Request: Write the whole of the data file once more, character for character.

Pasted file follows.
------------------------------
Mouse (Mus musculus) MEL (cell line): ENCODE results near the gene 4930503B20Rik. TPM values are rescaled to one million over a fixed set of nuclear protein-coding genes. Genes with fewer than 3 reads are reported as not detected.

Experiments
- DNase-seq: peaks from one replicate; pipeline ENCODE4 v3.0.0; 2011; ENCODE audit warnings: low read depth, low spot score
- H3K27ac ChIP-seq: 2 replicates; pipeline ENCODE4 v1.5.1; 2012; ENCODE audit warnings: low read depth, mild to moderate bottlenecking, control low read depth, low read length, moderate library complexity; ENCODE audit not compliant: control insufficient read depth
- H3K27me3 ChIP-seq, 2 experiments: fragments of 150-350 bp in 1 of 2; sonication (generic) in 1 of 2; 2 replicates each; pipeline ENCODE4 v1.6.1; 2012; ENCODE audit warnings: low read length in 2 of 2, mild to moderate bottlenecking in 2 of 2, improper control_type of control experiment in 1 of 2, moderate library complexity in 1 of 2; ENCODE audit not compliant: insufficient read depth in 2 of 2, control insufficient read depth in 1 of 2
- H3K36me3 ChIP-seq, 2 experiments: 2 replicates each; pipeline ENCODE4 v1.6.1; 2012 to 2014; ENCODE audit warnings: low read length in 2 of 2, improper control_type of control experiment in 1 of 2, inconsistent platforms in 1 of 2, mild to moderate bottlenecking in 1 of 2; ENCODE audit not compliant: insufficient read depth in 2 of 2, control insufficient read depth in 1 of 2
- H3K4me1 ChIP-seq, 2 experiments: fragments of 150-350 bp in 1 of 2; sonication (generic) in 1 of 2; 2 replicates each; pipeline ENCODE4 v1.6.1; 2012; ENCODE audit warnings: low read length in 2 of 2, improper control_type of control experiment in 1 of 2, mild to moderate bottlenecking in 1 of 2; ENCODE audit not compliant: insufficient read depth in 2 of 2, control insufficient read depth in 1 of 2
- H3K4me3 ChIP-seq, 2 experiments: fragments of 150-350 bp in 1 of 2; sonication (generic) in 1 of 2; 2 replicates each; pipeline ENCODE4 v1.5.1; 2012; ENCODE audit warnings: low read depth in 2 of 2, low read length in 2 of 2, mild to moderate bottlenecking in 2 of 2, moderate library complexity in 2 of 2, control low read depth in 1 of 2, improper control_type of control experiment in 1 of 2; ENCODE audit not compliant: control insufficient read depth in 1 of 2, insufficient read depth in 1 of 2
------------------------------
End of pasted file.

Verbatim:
Mouse (Mus musculus) MEL (cell line): ENCODE results near the gene 4930503B20Rik. TPM values are rescaled to one million over a fixed set of nuclear protein-coding genes. Genes with fewer than 3 reads are reported as not detected.

Experiments
- DNase-seq: peaks from one replicate; pipeline ENCODE4 v3.0.0; 2011; ENCODE audit warnings: low read depth, low spot score
- H3K27ac ChIP-seq: 2 replicates; pipeline ENCODE4 v1.5.1; 2012; ENCODE audit warnings: low read depth, mild to moderate bottlenecking, control low read depth, low read length, moderate library complexity; ENCODE audit not compliant: control insufficient read depth
- H3K27me3 ChIP-seq, 2 experiments: fragments of 150-350 bp in 1 of 2; sonication (generic) in 1 of 2; 2 replicates each; pipeline ENCODE4 v1.6.1; 2012; ENCODE audit warnings: low read length in 2 of 2, mild to moderate bottlenecking in 2 of 2, improper control_type of control experiment in 1 of 2, moderate library complexity in 1 of 2; ENCODE audit not compliant: insufficient read depth in 2 of 2, control insufficient read depth in 1 of 2
- H3K36me3 ChIP-seq, 2 experiments: 2 replicates each; pipeline ENCODE4 v1.6.1; 2012 to 2014; ENCODE audit warnings: low read length in 2 of 2, improper control_type of control experiment in 1 of 2, inconsistent platforms in 1 of 2, mild to moderate bottlenecking in 1 of 2; ENCODE audit not compliant: insufficient read depth in 2 of 2, control insufficient read depth in 1 of 2
- H3K4me1 ChIP-seq, 2 experiments: fragments of 150-350 bp in 1 of 2; sonication (generic) in 1 of 2; 2 replicates each; pipeline ENCODE4 v1.6.1; 2012; ENCODE audit warnings: low read length in 2 of 2, improper control_type of control experiment in 1 of 2, mild to moderate bottlenecking in 1 of 2; ENCODE audit not compliant: insufficient read depth in 2 of 2, control insufficient read depth in 1 of 2
- H3K4me3 ChIP-seq, 2 experiments: fragments of 150-350 bp in 1 of 2; sonication (generic) in 1 of 2; 2 replicates each; pipeline ENCODE4 v1.5.1; 2012; ENCODE audit warnings: low read depth in 2 of 2, low read length in 2 of 2, mild to moderate bottlenecking in 2 of 2, moderate library complexity in 2 of 2, control low read depth in 1 of 2, improper control_type of control experiment in 1 of 2; ENCODE audit not compliant: control insufficient read depth in 1 of 2, insufficient read depth in 1 of 2